• Experts have expressed concern that when the China Real estate bubble pops, countries with economies heavily dependent on exporting commodities to China-- like Australia and Brazil-- are likely to go down with the China ship.
  • Economists say one significant driver of China's soaring real estate prices has been wealthy investors in China snatching up property, because they have few other investment options.
  • According to the investment bank Goldman Sachs, in recent years housing prices in Beijing have risen 80 percent faster than wages.

China- Too Much, Too Soon: Sudden Progressive Decline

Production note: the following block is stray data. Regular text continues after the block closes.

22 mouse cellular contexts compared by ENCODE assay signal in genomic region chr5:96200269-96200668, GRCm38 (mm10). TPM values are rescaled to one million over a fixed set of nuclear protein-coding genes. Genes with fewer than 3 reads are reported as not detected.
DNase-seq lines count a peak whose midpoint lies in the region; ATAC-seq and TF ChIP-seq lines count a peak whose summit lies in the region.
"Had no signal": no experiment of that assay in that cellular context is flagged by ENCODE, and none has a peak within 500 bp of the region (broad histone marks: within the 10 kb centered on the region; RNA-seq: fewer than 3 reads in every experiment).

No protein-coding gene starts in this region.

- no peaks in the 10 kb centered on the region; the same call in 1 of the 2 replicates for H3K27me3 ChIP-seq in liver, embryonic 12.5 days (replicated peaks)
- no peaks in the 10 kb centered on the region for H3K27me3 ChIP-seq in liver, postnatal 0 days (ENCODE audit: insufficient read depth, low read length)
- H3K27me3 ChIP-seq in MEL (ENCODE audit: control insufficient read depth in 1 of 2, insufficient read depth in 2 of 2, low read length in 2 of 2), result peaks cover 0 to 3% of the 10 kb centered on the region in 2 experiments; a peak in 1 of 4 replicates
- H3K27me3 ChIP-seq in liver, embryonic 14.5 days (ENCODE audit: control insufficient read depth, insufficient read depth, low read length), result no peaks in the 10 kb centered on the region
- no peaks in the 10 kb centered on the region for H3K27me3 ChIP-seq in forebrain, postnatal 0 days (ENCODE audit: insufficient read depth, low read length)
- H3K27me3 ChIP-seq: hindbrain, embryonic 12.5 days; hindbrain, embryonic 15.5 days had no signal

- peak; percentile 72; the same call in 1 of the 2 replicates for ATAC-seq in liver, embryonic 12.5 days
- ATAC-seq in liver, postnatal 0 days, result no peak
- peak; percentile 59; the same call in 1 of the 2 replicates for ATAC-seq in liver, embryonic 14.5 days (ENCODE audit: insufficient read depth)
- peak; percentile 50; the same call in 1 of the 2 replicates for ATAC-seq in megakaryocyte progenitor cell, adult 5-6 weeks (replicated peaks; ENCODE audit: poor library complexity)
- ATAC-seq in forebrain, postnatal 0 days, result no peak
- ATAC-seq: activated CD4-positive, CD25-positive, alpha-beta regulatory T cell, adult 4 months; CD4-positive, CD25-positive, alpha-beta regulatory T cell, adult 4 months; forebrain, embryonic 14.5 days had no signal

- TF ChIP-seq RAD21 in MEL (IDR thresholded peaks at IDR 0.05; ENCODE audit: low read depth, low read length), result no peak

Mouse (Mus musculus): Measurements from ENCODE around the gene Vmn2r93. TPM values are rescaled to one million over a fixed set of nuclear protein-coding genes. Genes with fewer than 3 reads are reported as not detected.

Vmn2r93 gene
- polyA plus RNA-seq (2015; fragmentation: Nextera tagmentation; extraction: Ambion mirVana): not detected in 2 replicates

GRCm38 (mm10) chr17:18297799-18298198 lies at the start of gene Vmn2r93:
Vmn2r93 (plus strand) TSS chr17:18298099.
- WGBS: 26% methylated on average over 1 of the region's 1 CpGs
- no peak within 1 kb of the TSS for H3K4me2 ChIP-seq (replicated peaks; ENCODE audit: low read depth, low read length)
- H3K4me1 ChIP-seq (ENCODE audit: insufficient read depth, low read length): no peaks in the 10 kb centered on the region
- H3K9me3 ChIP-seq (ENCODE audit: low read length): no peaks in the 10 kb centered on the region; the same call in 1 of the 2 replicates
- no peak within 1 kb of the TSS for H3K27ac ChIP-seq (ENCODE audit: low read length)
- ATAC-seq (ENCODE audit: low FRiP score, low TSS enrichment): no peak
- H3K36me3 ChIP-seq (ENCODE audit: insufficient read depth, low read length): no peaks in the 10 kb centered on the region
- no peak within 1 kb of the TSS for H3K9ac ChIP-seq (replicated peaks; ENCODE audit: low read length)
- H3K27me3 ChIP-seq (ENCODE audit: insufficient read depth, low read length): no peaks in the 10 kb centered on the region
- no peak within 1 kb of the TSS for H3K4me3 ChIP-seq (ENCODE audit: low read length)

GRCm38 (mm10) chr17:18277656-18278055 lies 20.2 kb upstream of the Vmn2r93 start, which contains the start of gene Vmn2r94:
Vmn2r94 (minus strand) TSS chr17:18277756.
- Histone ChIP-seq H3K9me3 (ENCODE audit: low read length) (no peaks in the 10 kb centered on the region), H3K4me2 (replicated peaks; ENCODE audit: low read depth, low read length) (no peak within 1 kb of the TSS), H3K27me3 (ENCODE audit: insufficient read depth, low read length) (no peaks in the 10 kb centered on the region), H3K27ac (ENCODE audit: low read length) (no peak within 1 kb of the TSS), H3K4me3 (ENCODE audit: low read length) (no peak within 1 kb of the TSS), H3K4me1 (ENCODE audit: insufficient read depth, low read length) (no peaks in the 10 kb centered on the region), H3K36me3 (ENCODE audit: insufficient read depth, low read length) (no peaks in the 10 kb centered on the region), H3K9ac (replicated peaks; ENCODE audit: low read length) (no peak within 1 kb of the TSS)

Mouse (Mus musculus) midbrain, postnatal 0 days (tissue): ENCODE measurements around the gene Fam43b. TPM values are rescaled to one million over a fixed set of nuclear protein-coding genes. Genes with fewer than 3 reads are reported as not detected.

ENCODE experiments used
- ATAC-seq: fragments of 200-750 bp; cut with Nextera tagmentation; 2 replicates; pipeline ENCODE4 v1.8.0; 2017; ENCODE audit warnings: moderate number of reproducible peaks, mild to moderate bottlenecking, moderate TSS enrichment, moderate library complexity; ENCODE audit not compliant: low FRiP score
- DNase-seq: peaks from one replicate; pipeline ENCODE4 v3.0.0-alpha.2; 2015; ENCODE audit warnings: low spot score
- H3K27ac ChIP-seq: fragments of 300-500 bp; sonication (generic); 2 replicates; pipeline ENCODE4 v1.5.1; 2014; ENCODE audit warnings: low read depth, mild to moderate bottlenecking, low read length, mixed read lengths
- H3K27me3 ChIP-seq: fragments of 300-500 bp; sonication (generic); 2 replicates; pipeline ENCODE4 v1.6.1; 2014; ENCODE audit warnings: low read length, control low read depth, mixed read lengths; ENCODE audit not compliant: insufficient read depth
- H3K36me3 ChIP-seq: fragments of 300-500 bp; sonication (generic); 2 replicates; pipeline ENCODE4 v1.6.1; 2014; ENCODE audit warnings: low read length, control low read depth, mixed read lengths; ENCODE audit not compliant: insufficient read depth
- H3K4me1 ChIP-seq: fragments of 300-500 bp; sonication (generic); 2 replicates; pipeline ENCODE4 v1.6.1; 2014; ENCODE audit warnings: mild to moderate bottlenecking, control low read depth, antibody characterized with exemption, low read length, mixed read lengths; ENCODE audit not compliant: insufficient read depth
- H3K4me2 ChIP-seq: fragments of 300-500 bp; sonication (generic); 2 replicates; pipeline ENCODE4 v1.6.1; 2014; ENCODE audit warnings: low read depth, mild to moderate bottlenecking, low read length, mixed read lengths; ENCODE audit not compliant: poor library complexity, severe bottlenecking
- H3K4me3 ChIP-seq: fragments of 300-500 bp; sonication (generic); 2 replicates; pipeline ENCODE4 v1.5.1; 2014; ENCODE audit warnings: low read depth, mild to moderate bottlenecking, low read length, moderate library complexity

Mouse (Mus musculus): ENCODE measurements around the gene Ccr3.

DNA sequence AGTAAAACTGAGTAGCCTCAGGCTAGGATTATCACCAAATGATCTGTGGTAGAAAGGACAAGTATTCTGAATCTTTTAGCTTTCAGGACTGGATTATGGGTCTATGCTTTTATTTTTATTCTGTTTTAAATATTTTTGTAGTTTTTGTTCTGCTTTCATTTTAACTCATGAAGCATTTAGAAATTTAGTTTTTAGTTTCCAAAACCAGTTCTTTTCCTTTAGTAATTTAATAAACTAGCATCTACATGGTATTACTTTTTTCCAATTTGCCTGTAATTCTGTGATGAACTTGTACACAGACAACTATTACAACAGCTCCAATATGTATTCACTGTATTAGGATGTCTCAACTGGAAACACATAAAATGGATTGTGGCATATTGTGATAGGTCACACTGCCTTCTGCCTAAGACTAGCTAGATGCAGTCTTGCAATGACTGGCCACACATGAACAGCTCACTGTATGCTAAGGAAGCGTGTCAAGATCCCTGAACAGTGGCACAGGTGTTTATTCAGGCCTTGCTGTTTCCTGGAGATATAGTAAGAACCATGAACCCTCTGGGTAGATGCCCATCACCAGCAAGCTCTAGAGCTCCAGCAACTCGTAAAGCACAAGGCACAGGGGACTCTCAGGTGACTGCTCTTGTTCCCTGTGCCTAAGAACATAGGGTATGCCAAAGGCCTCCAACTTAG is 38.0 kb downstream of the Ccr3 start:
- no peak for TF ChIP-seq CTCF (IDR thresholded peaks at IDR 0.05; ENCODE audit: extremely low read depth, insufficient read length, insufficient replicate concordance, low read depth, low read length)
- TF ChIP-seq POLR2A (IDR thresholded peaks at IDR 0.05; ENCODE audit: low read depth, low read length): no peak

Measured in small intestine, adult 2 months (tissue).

With the inclusion of Hong Kong-- the former colonial territory, which Beijing reacquired from the British along with all the asset base and balance sheets-- made China quite rich overnight in the year 2000. The real Main Land China’s growth has mainly been in past 15 years since 1995. Savings, exceeding exports and huge raw material imports have created a few trillion dollar assets which, when combined with the Hong Kong assets, equal to a large capital base, converting the total Chinese capital power significantly. Yet with all the growth and the huge numbers, only a few large provinces of Mainland China have really benefited from the hyper industrial factory production, and many provinces are still very backward.